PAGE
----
I love anniversaries of many occasions. I love birthdays, which are perhaps the most fun kind of anniversary. And every year Franni and my wedding anniversary is a really, really big deal. When you’ve been married for 39 years, it certainly oughta be.
But the 5th anniversary of the Supreme Court’s decision in Citizens United is coming up later this month. Corporations, special interest groups, and people like the Koch brothers are probably beside themselves with happiness and preparing their 5 year (wooden?) anniversary gifts (I believe silverware is the modern gift).
But let me tell you — that’s one anniversary I will never, ever celebrate.
Citizens United has taken a place among the worst decisions in the history of the Supreme Court. It created just the kind of opportunity special interest groups and shadowy billionaires had been hoping for – a legal way to funnel tens, even hundreds of millions of dollars into American elections. And in many cases, the actors are completely anonymous.
Consider the numbers. 2008 was the last presidential election year before Citizens United, and outside groups spent about $338 million. In 2012 — the first presidential election of the Citizens United era — outside groups spent a staggering $1.03 billion on elections, and nearly all of that increase came from so-called “independent expenditures.”
The Supreme Court based its decision on the idea that spending by outside groups, including corporations, will not and cannot give rise to corruption — or even to the appearance of corruption. The Court shred decades of established law with that conclusion. And follow-up cases like SpeechNow.org v. FEC and McCutcheon v. FEC have led us even further down the unlimited-corporate-spending rabbit hole.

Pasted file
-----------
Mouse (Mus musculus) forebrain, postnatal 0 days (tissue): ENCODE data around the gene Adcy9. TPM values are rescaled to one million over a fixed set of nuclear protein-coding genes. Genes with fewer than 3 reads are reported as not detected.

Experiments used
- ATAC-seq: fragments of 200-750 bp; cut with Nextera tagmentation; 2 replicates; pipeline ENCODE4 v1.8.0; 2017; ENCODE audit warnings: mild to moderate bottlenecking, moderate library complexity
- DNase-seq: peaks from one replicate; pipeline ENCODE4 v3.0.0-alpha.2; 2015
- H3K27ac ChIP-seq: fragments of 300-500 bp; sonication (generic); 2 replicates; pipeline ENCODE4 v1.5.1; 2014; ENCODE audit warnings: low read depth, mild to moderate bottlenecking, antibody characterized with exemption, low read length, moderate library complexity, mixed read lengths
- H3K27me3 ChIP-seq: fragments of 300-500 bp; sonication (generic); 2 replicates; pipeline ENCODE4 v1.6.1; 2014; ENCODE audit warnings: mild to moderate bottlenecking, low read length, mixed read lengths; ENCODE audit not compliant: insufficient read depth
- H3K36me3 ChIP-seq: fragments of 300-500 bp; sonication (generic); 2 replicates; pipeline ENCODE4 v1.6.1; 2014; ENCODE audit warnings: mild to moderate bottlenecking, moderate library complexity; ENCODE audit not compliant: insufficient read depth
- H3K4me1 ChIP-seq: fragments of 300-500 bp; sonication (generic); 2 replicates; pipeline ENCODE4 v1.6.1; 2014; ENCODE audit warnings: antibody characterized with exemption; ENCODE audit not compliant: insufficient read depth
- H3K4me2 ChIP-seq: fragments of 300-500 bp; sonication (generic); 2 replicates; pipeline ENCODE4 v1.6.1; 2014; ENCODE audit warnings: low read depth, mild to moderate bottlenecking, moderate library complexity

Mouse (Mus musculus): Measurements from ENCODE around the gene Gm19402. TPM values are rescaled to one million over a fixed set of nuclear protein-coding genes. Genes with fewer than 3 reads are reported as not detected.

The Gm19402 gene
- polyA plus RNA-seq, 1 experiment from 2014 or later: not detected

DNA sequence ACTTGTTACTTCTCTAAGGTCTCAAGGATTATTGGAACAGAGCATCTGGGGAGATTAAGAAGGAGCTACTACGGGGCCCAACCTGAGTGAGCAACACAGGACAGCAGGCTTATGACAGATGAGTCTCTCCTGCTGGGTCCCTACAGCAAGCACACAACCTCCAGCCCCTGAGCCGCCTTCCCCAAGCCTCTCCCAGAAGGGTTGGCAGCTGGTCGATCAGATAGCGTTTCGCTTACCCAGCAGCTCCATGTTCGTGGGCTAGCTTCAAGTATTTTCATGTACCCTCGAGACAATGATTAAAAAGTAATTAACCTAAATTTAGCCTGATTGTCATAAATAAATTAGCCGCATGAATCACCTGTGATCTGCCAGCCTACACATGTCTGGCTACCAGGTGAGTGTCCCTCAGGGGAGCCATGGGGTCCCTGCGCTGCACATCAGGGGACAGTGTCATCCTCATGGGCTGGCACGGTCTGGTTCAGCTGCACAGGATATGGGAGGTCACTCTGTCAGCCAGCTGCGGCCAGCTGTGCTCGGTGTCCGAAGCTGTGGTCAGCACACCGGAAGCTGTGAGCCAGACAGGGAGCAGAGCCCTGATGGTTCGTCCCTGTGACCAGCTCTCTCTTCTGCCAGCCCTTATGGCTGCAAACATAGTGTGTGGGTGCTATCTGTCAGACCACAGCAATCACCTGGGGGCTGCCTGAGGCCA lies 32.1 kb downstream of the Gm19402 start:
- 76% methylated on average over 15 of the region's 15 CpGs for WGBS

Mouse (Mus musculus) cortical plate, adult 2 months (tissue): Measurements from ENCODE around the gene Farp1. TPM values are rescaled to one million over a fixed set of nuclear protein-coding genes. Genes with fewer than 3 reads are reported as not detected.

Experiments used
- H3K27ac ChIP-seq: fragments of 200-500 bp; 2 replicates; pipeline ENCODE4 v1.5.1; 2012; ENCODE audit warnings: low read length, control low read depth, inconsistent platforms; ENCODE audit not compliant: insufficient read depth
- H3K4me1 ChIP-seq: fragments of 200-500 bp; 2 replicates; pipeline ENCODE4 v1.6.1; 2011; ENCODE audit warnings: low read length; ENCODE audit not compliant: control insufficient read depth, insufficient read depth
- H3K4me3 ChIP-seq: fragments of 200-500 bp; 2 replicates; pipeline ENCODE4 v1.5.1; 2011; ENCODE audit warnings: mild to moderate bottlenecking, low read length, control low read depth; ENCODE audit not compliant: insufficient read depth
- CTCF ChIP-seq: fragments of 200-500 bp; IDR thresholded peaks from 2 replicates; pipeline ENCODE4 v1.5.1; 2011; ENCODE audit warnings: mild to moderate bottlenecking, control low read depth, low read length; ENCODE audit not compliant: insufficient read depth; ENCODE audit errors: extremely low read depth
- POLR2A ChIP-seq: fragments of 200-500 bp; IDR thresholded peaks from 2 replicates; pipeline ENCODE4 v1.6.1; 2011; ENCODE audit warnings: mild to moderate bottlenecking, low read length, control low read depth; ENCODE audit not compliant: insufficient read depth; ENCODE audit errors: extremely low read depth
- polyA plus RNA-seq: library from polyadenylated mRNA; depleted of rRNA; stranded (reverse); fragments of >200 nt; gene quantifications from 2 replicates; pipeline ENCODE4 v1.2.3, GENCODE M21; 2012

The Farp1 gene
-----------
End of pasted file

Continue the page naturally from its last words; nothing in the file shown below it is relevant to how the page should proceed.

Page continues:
It’s been five years. In those five years, we’ve seen our elections get nastier, and we’ve watched the American people slide from skepticism of Washington to outright contempt. And I think they have every right to be upset — corporations pour money into politics, and the policy discussion takes a decidedly pro-corporate tilt, while the voices of middle class families are drowned out. If that’s not corruption, or at least the appearance of corruption, then I don’t know what is.
As long as Citizens United remains on the books, any campaign finance reforms will be half-measures. We will be lopping off the leaves of the weed, while its roots sink deeper and deeper.
So how do we get rid of Citizens United? Glad you asked.
We can wait until the Supreme Court overturns the case themselves. Which isn’t likely to happen. So let’s forget that. Congress can pass legislation or a constitutional amendment to overturn the effects of Citizens United. This is probably the best option, but it’s also going to take a long time to get through. We’re still working on it. But in the meantime – you could remind Congress how hard we’re willing to work to overturn Citizens United.
Citizens United has got to go, and we can’t rest until the job’s done. Until then, here’s to hoping that Citizens United doesn’t make it to its candy/iron anniversary.